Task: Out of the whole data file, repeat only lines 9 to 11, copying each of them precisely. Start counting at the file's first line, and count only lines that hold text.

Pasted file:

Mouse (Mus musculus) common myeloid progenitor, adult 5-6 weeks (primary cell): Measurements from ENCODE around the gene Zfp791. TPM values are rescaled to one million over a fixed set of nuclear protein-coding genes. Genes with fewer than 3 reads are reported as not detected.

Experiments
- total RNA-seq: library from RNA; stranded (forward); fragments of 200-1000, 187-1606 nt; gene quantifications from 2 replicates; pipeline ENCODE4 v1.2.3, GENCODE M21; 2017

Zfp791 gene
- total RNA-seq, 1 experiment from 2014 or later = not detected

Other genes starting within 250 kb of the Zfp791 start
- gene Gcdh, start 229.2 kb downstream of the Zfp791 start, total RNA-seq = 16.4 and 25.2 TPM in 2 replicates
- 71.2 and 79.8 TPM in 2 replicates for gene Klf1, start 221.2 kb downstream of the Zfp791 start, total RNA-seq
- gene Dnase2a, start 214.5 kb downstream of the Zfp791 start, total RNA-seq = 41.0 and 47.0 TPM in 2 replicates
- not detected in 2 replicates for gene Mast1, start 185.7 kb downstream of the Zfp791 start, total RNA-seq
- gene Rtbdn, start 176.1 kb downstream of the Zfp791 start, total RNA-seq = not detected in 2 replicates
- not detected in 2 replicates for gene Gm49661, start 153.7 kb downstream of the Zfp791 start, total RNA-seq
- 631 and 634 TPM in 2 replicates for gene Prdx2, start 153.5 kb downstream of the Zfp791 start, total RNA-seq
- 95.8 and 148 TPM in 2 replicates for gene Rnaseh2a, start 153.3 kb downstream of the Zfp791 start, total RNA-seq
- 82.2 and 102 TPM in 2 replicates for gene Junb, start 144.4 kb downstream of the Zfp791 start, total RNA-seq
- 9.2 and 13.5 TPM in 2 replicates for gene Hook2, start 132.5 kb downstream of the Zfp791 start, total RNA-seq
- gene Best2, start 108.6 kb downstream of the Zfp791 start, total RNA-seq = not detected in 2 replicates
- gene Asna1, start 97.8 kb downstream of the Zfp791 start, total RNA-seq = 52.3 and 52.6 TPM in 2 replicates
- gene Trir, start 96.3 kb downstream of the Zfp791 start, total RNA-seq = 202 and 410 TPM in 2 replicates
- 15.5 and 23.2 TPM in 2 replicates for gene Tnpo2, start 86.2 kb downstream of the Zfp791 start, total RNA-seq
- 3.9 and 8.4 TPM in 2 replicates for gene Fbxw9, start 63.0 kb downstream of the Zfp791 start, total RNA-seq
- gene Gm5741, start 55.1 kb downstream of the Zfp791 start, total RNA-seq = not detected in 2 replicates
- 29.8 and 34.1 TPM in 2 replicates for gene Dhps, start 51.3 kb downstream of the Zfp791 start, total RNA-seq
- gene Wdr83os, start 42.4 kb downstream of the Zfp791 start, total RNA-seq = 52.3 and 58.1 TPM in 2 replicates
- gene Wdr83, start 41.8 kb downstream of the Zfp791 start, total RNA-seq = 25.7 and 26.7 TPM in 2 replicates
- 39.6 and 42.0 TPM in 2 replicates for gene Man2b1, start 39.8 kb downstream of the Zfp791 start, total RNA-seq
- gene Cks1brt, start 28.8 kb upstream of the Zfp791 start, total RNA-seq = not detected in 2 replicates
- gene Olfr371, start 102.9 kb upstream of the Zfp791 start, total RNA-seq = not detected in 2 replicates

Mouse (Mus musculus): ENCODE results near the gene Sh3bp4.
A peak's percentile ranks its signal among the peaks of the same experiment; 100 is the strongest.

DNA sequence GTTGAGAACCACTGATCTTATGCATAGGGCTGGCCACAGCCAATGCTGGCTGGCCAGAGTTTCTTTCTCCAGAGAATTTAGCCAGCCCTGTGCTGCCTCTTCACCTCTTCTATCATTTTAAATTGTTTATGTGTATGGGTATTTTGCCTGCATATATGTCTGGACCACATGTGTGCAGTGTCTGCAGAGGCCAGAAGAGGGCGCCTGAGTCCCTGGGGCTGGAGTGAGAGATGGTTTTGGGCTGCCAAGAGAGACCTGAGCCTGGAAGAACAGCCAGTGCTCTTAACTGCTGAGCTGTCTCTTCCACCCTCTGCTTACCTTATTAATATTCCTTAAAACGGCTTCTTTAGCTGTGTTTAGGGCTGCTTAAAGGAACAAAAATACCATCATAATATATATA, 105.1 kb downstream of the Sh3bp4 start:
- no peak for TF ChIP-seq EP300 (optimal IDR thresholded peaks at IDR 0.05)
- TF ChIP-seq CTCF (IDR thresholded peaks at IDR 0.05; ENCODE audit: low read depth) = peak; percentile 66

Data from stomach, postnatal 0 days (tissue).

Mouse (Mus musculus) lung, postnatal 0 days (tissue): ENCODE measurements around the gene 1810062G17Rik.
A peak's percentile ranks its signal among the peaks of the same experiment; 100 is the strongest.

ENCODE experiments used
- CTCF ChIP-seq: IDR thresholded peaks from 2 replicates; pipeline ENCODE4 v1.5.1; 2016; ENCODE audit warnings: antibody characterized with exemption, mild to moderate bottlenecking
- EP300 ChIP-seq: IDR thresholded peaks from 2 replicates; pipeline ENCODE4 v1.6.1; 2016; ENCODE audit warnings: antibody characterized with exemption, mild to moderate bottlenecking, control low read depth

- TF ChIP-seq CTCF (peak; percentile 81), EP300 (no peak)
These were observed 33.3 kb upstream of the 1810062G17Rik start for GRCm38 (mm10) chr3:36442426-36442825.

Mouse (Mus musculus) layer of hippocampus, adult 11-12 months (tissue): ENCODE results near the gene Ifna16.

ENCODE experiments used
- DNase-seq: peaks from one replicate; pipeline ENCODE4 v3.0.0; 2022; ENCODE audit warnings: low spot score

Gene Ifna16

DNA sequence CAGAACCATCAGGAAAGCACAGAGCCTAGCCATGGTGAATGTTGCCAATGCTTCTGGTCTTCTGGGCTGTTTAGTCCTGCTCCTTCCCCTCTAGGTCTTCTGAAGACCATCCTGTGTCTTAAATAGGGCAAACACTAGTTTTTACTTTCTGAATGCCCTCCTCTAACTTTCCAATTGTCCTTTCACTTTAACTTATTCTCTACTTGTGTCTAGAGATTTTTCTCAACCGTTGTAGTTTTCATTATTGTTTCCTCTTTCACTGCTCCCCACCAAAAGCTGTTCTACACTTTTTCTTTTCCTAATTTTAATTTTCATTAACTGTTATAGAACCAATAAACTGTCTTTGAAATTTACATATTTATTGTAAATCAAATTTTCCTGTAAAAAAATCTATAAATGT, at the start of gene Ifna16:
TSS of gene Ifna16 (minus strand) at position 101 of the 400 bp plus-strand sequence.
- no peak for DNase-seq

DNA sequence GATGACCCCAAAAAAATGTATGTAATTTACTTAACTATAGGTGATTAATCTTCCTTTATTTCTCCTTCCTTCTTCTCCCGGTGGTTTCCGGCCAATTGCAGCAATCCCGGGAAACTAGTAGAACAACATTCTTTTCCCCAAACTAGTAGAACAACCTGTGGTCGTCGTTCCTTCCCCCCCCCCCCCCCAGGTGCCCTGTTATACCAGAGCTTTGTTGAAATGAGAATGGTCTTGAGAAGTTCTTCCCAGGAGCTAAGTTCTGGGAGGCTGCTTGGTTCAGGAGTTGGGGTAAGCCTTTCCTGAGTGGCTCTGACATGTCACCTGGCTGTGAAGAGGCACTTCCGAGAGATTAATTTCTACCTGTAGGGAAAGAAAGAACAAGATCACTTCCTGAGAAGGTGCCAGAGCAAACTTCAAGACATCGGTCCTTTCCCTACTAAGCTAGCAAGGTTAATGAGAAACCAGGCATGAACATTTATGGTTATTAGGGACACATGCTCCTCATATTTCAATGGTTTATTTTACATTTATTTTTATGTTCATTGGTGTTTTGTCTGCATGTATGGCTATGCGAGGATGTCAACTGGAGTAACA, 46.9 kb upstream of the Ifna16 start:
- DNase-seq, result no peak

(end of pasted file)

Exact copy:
- gene Dnase2a, start 214.5 kb downstream of the Zfp791 start, total RNA-seq = 41.0 and 47.0 TPM in 2 replicates
- not detected in 2 replicates for gene Mast1, start 185.7 kb downstream of the Zfp791 start, total RNA-seq
- gene Rtbdn, start 176.1 kb downstream of the Zfp791 start, total RNA-seq = not detected in 2 replicates